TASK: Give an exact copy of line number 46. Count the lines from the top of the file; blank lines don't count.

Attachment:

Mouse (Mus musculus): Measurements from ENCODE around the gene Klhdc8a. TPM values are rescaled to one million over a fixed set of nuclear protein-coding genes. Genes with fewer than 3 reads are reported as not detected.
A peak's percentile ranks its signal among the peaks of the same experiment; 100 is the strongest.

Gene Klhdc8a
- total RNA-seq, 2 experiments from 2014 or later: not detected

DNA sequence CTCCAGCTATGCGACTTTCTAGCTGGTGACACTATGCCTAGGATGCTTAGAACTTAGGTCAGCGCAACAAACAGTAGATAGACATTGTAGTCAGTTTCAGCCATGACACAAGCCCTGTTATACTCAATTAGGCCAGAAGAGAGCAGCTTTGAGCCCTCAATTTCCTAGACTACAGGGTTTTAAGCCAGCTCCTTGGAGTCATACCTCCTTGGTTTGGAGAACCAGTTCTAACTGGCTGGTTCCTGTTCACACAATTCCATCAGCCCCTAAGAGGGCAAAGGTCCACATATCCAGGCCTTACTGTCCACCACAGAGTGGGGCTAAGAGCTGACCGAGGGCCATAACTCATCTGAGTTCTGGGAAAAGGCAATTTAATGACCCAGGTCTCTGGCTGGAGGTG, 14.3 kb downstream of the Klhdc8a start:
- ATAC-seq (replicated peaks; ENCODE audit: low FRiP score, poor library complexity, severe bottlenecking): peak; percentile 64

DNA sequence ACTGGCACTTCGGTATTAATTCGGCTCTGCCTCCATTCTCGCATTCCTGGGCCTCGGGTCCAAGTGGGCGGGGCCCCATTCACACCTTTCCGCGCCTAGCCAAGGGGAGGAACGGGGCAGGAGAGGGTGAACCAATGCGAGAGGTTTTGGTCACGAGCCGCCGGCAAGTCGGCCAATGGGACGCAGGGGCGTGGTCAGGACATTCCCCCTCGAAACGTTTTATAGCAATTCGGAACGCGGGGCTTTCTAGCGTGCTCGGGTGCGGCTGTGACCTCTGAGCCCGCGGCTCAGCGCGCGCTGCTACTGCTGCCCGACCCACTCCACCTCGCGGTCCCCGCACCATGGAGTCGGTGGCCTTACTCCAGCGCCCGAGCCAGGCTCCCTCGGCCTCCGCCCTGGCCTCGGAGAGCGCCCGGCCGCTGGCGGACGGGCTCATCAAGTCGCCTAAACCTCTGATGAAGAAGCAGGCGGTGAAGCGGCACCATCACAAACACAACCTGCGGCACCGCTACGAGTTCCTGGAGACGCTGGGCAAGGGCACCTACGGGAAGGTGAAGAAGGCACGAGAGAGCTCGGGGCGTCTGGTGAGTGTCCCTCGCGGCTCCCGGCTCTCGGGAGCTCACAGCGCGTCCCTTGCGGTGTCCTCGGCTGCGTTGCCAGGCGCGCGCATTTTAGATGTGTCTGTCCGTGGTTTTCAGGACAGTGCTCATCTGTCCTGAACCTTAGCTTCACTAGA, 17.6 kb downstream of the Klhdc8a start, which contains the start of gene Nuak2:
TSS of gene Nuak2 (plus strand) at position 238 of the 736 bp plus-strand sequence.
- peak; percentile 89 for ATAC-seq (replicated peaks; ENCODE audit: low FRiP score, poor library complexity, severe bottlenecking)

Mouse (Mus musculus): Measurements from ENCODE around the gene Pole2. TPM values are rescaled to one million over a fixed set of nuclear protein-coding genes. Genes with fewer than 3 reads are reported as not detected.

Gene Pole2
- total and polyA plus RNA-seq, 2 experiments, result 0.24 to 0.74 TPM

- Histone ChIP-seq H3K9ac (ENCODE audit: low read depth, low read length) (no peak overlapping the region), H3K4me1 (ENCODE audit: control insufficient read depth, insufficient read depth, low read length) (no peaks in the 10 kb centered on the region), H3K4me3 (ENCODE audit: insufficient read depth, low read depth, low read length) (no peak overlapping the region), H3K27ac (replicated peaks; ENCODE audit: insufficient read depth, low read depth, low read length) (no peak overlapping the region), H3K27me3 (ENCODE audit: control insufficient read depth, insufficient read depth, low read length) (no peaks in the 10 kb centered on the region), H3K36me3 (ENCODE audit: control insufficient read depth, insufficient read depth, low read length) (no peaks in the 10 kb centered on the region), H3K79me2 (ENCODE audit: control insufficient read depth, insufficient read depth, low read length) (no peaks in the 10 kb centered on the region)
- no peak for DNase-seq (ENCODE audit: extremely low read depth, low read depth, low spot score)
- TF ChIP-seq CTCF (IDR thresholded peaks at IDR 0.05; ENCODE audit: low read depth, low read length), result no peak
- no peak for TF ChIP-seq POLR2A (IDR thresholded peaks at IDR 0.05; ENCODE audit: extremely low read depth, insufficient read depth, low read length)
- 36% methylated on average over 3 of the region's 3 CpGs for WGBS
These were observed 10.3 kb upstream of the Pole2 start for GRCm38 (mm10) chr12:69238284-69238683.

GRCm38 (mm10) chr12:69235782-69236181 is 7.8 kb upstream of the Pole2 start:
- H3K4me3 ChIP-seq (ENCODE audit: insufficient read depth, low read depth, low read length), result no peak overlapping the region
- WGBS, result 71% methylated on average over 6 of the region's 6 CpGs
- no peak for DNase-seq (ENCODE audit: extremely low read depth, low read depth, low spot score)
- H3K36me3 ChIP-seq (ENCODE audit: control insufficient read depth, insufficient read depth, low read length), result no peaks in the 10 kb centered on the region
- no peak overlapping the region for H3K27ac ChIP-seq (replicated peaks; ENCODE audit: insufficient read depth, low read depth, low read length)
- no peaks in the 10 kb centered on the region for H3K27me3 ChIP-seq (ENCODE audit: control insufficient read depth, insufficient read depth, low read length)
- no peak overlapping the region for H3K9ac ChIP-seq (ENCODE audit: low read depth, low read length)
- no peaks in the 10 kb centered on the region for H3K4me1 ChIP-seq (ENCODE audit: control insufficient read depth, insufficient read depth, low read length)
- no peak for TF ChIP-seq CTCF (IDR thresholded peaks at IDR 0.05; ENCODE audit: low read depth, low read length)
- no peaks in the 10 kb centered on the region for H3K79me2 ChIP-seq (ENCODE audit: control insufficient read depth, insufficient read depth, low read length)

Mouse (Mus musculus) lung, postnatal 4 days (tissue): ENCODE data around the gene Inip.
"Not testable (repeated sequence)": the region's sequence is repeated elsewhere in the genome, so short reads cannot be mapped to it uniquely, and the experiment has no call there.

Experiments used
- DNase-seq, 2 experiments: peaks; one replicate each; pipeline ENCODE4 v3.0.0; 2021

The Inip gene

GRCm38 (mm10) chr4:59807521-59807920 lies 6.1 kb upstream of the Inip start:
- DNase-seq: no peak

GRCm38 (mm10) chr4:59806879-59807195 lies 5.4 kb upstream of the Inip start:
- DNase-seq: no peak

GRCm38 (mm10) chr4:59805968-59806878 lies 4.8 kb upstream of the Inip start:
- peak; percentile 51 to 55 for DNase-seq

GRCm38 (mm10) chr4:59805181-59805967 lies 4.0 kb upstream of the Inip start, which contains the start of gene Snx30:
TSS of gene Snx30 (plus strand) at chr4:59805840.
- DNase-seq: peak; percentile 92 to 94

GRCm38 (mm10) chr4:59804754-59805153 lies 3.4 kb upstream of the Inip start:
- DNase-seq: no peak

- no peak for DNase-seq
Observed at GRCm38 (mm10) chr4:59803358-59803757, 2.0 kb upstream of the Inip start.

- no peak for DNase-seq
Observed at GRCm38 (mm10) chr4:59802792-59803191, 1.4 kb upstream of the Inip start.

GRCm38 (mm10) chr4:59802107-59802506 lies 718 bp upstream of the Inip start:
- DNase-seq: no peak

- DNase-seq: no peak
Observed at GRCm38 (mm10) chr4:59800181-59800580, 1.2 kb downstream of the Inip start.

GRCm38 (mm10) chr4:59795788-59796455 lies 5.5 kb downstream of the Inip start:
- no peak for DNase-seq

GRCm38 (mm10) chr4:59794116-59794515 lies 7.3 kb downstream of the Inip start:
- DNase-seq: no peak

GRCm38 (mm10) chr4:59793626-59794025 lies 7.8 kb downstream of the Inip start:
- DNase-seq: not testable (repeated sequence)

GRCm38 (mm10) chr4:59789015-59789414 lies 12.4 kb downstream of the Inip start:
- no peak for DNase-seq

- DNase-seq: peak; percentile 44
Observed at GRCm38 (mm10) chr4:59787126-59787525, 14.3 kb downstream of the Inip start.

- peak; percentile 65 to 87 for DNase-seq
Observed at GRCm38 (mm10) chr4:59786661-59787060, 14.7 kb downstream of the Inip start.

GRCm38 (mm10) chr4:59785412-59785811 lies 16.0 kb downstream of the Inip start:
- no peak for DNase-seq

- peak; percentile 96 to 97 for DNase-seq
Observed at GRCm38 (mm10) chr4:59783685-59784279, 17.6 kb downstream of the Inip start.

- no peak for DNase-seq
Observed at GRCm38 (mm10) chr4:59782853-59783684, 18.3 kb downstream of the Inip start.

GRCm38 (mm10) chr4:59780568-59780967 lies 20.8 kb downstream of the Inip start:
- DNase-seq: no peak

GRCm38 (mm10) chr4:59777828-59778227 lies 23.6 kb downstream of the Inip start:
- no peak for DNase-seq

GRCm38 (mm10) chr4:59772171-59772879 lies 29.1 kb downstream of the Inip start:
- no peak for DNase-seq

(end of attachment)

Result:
- no peak for DNase-seq